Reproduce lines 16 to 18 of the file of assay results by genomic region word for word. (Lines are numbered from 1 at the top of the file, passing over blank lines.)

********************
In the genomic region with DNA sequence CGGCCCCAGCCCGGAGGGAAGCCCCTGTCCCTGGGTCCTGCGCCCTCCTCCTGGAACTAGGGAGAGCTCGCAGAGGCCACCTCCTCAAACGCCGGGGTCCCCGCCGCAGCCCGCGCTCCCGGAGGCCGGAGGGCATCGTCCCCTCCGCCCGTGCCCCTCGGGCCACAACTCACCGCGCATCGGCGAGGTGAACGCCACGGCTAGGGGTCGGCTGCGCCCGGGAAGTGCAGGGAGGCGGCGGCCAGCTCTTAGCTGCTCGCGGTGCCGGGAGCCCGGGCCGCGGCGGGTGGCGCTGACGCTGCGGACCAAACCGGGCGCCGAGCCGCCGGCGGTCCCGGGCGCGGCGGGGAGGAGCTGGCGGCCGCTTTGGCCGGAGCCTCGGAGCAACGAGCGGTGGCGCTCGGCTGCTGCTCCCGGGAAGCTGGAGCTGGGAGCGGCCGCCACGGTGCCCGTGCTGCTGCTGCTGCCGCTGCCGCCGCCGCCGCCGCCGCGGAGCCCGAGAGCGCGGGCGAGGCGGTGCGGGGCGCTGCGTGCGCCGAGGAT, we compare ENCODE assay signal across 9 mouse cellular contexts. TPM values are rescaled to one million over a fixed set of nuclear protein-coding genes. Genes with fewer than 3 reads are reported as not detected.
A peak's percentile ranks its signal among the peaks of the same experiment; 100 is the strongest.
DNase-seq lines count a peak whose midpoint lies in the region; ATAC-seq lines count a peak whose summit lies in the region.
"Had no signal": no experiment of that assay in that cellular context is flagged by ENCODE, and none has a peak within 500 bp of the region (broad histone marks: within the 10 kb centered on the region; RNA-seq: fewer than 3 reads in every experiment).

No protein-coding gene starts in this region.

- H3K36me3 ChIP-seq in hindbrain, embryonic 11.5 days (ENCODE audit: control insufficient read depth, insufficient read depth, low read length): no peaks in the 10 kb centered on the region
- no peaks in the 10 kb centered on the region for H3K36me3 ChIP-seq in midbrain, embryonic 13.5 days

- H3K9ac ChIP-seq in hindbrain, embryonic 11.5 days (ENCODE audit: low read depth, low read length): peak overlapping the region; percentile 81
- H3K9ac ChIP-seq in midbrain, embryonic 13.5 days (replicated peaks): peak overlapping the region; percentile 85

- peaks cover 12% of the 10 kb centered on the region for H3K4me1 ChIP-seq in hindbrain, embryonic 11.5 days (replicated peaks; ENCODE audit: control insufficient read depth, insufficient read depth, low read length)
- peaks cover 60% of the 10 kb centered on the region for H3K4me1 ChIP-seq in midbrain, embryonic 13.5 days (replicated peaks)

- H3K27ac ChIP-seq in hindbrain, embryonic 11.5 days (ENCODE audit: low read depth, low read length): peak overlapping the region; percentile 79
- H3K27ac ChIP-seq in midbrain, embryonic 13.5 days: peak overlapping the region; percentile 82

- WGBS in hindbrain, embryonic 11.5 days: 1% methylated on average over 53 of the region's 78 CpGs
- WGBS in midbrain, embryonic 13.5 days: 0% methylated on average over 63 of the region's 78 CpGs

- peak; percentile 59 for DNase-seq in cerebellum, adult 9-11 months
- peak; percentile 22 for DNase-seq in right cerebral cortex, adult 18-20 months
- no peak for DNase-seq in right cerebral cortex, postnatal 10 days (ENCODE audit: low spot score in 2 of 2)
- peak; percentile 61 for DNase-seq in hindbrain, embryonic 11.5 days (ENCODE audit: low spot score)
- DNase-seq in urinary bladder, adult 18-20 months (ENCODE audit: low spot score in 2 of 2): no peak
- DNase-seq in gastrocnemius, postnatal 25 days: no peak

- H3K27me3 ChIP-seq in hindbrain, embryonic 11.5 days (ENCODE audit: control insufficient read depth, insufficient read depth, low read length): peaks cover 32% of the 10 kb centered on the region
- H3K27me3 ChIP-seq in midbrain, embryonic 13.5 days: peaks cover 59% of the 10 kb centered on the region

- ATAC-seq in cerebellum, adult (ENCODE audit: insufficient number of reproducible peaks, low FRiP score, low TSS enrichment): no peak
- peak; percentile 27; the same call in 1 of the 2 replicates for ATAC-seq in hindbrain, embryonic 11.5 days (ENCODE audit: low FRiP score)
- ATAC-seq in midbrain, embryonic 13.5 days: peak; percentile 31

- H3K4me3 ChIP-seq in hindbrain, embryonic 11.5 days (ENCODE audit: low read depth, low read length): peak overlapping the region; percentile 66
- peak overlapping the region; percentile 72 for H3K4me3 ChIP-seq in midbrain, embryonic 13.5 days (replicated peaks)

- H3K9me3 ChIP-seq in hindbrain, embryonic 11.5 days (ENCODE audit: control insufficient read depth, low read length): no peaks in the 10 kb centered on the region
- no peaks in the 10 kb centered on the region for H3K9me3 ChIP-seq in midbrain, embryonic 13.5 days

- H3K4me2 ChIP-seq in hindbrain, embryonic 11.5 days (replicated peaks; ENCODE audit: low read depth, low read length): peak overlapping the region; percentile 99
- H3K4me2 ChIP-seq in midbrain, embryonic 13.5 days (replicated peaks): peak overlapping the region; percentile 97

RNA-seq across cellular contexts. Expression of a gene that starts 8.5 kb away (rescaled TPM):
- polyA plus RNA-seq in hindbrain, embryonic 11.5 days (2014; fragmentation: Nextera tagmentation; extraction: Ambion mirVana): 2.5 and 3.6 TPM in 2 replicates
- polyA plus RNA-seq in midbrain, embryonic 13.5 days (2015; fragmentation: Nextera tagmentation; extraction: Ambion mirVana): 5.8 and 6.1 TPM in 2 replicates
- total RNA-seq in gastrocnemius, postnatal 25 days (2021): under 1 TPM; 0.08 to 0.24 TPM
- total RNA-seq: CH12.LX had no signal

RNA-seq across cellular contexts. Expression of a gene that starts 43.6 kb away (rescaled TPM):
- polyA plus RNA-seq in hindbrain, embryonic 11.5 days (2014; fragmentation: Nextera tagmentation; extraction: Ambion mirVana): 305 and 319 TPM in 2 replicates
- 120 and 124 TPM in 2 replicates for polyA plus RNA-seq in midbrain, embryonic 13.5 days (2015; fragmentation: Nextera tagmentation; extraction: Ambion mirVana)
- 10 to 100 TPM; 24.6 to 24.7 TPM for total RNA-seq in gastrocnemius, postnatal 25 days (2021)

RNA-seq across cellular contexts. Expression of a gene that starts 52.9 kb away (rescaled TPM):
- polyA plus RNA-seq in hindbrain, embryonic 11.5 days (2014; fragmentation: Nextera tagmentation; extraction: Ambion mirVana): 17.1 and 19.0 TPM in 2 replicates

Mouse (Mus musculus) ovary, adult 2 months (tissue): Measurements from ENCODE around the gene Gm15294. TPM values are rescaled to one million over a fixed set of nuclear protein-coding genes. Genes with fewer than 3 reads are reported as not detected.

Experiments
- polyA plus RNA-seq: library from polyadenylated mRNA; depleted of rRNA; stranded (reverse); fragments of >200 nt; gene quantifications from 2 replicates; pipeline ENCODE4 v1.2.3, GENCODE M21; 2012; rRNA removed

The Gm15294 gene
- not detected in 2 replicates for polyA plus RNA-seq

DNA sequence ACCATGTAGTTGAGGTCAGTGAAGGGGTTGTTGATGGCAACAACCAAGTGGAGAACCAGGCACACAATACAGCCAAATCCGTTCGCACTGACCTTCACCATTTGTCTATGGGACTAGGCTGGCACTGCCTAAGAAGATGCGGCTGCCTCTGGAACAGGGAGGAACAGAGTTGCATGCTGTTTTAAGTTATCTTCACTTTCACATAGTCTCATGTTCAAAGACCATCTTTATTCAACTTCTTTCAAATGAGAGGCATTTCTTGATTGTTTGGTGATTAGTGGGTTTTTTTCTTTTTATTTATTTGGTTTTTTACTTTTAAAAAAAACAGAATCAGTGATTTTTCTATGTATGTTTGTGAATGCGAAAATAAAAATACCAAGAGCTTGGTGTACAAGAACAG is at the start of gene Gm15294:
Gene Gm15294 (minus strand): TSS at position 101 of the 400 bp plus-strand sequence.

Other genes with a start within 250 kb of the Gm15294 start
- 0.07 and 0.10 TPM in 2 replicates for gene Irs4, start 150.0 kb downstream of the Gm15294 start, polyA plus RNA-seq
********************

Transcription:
- peak; percentile 59 for DNase-seq in cerebellum, adult 9-11 months
- peak; percentile 22 for DNase-seq in right cerebral cortex, adult 18-20 months
- no peak for DNase-seq in right cerebral cortex, postnatal 10 days (ENCODE audit: low spot score in 2 of 2)